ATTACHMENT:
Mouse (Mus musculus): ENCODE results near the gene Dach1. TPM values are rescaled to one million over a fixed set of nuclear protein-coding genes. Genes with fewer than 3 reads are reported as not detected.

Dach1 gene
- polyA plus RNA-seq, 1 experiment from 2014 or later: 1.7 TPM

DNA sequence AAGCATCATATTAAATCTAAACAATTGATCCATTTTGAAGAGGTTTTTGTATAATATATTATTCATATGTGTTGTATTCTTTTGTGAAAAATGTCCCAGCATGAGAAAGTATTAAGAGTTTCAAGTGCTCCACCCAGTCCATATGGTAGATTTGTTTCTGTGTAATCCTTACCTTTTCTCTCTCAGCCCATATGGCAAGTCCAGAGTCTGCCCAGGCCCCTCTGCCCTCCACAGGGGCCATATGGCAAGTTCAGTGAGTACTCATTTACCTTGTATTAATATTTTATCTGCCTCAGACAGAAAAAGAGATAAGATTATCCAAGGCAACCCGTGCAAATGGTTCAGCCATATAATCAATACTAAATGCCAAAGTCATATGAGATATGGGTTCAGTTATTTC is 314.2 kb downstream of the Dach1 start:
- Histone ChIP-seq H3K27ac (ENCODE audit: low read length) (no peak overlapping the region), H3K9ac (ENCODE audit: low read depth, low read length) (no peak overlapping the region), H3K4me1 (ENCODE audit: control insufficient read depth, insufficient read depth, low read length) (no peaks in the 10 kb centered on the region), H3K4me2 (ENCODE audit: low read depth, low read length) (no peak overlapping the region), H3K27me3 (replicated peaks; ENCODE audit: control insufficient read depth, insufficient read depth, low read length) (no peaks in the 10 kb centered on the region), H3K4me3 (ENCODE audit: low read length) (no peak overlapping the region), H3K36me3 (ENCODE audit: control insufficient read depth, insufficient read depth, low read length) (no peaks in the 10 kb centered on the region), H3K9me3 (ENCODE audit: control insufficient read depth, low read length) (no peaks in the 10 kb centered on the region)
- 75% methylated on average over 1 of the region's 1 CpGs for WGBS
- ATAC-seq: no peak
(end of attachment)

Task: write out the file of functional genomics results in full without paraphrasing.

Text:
Mouse (Mus musculus): ENCODE results near the gene Dach1. TPM values are rescaled to one million over a fixed set of nuclear protein-coding genes. Genes with fewer than 3 reads are reported as not detected.

Dach1 gene
- polyA plus RNA-seq, 1 experiment from 2014 or later: 1.7 TPM

DNA sequence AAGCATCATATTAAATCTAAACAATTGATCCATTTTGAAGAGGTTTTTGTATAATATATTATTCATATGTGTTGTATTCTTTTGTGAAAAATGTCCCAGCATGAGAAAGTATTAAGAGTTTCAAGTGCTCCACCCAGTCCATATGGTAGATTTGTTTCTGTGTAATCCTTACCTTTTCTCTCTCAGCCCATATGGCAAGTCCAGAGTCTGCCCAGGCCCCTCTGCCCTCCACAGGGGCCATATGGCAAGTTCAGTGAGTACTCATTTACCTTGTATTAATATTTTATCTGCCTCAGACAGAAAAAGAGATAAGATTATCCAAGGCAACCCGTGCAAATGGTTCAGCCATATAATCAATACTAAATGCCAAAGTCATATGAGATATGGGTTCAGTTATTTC is 314.2 kb downstream of the Dach1 start:
- Histone ChIP-seq H3K27ac (ENCODE audit: low read length) (no peak overlapping the region), H3K9ac (ENCODE audit: low read depth, low read length) (no peak overlapping the region), H3K4me1 (ENCODE audit: control insufficient read depth, insufficient read depth, low read length) (no peaks in the 10 kb centered on the region), H3K4me2 (ENCODE audit: low read depth, low read length) (no peak overlapping the region), H3K27me3 (replicated peaks; ENCODE audit: control insufficient read depth, insufficient read depth, low read length) (no peaks in the 10 kb centered on the region), H3K4me3 (ENCODE audit: low read length) (no peak overlapping the region), H3K36me3 (ENCODE audit: control insufficient read depth, insufficient read depth, low read length) (no peaks in the 10 kb centered on the region), H3K9me3 (ENCODE audit: control insufficient read depth, low read length) (no peaks in the 10 kb centered on the region)
- 75% methylated on average over 1 of the region's 1 CpGs for WGBS
- ATAC-seq: no peak